Dr. Eva Feldman to headline fall Health Science Lecture
Dr. Eva Feldman will headline the fall Health Science Lecture on Wednesday, Oct. 2, with an update on her landmark trial of a stem cell therapy for ALS. The trial, in which patients receive the surgical implantation of stem cells directly to their spinal cords, is expected to move into Phase 2 this fall in Ann Arbor.
The lecture takes place from 6-7 p.m. in the Kahn Auditorium of the A. Alfred Taubman Biomedical Science Research Building on the University of Michigan campus. It is open to the general public; no registration is required. Click here for directions.
The Health Science Lecture Series is sponsored by the Taubman Institute, the Program for Biology and a number of student organizations. The lectures will be held quarterly on the U-M campus and will focus on a wide variety of topics including medical research, public health, bioethics, evolutionary biology, epidemiology and many others.
Taubman-sponsored research offers breast tumor insights
Taubman Emerging Scholar Dr. Scott Tomlins has authored a new study about phyllodes tumors.
New U-M President visits Taubman Institute
The Institute hosted a fellow clinician-scientist when the University of Michigan’s new president paid a visit to the A. Alfred Taubman Biomedical Science Research Building.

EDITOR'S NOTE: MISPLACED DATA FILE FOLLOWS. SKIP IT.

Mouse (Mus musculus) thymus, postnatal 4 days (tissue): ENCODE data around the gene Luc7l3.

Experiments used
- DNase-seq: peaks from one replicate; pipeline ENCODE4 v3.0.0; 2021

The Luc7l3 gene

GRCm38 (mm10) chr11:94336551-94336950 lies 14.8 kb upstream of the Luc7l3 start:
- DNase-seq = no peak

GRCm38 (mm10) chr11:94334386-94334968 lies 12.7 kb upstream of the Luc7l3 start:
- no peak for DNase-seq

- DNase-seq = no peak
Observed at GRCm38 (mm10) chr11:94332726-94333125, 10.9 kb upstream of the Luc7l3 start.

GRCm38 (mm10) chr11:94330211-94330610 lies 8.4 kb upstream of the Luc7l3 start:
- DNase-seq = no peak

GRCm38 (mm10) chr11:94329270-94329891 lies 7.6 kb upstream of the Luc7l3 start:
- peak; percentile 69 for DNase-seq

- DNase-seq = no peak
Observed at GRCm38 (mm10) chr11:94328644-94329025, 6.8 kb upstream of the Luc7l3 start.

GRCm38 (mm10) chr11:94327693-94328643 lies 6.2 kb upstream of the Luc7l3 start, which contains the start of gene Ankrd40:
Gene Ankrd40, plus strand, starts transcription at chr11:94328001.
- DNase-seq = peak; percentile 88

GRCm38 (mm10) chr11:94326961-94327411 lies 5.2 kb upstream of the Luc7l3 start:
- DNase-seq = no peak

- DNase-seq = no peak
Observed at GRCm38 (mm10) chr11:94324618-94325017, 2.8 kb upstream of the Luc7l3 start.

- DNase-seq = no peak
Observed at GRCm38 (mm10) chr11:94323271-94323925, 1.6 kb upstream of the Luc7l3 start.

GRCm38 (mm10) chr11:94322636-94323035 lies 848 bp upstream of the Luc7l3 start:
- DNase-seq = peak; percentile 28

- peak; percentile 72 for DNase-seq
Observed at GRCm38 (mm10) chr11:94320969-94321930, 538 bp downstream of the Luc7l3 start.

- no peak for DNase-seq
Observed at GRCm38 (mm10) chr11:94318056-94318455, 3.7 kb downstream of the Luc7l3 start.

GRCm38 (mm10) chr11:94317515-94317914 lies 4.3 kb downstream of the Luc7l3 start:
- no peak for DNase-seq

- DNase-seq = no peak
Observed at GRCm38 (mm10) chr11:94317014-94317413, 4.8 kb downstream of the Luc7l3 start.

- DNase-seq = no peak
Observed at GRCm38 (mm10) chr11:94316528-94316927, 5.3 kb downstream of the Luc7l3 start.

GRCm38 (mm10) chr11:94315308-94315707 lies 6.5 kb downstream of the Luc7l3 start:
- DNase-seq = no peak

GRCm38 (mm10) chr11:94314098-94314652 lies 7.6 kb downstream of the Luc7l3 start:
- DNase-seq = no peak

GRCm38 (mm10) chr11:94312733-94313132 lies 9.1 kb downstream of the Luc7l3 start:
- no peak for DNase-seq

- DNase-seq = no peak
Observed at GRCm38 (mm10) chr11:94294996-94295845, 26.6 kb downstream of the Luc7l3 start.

Familial ALS affects generations
Detroit News column featuring Dr. Eva Feldman depicts the toll of the disease on one Metro Detroit family
news & events
In the News
Taubman Emerging Scholar makes strides against cancer
Erika Newman, M.D., has identified a characteristic of deadly childhood neuroblastoma that may pave the way for more effective treatments.
Drug cuts risk of bone-marrow transplant side effect
Taubman Emerging Scholar Sung Won Choi, M.D., is the lead author of a new study that finds a new way to help prevent graft-vs-host disease in cancer patients receiving bone-marrow transplants.
Study: Two types of cancer stem cells lead to metastasis
Breast cancer stem cells exist in two different states and each state plays a role in how cancer spreads, according to a new study published by Taubman Senior Scholar Dr. Max Wicha.